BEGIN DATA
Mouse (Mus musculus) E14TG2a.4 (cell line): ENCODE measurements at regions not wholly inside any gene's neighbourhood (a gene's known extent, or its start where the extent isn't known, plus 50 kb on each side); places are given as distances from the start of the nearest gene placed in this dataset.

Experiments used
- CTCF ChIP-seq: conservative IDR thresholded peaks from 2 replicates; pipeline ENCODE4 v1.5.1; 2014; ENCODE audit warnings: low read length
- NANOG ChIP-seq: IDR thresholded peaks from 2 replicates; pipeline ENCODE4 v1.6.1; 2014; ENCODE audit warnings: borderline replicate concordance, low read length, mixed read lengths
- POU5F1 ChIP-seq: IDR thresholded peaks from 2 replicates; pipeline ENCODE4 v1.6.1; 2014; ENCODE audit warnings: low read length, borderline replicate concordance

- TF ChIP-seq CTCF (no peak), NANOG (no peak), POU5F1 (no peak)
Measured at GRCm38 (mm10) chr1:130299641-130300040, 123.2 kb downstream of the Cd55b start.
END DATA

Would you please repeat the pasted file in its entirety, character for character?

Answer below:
Mouse (Mus musculus) E14TG2a.4 (cell line): ENCODE measurements at regions not wholly inside any gene's neighbourhood (a gene's known extent, or its start where the extent isn't known, plus 50 kb on each side); places are given as distances from the start of the nearest gene placed in this dataset.

Experiments used
- CTCF ChIP-seq: conservative IDR thresholded peaks from 2 replicates; pipeline ENCODE4 v1.5.1; 2014; ENCODE audit warnings: low read length
- NANOG ChIP-seq: IDR thresholded peaks from 2 replicates; pipeline ENCODE4 v1.6.1; 2014; ENCODE audit warnings: borderline replicate concordance, low read length, mixed read lengths
- POU5F1 ChIP-seq: IDR thresholded peaks from 2 replicates; pipeline ENCODE4 v1.6.1; 2014; ENCODE audit warnings: low read length, borderline replicate concordance

- TF ChIP-seq CTCF (no peak), NANOG (no peak), POU5F1 (no peak)
Measured at GRCm38 (mm10) chr1:130299641-130300040, 123.2 kb downstream of the Cd55b start.